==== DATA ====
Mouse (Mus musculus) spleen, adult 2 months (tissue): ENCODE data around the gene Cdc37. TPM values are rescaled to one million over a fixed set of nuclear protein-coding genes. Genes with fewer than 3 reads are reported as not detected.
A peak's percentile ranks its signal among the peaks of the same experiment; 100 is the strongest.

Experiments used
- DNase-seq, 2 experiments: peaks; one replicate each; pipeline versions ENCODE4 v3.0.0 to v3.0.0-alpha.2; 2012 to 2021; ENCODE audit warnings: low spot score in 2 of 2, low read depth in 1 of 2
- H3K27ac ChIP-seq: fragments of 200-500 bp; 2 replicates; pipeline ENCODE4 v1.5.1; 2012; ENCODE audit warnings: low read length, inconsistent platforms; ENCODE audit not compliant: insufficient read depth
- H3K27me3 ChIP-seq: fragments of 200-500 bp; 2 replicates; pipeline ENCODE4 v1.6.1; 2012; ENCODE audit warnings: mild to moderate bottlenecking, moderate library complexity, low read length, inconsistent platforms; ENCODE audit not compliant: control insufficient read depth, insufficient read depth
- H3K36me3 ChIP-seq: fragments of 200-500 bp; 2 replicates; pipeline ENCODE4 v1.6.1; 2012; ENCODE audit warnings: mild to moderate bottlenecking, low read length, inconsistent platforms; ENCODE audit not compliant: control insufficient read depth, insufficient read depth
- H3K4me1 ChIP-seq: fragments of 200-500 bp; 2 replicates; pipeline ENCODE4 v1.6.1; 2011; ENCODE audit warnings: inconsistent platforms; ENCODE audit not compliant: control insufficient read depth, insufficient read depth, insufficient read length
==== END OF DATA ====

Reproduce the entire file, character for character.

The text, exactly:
Mouse (Mus musculus) spleen, adult 2 months (tissue): ENCODE data around the gene Cdc37. TPM values are rescaled to one million over a fixed set of nuclear protein-coding genes. Genes with fewer than 3 reads are reported as not detected.
A peak's percentile ranks its signal among the peaks of the same experiment; 100 is the strongest.

Experiments used
- DNase-seq, 2 experiments: peaks; one replicate each; pipeline versions ENCODE4 v3.0.0 to v3.0.0-alpha.2; 2012 to 2021; ENCODE audit warnings: low spot score in 2 of 2, low read depth in 1 of 2
- H3K27ac ChIP-seq: fragments of 200-500 bp; 2 replicates; pipeline ENCODE4 v1.5.1; 2012; ENCODE audit warnings: low read length, inconsistent platforms; ENCODE audit not compliant: insufficient read depth
- H3K27me3 ChIP-seq: fragments of 200-500 bp; 2 replicates; pipeline ENCODE4 v1.6.1; 2012; ENCODE audit warnings: mild to moderate bottlenecking, moderate library complexity, low read length, inconsistent platforms; ENCODE audit not compliant: control insufficient read depth, insufficient read depth
- H3K36me3 ChIP-seq: fragments of 200-500 bp; 2 replicates; pipeline ENCODE4 v1.6.1; 2012; ENCODE audit warnings: mild to moderate bottlenecking, low read length, inconsistent platforms; ENCODE audit not compliant: control insufficient read depth, insufficient read depth
- H3K4me1 ChIP-seq: fragments of 200-500 bp; 2 replicates; pipeline ENCODE4 v1.6.1; 2011; ENCODE audit warnings: inconsistent platforms; ENCODE audit not compliant: control insufficient read depth, insufficient read depth, insufficient read length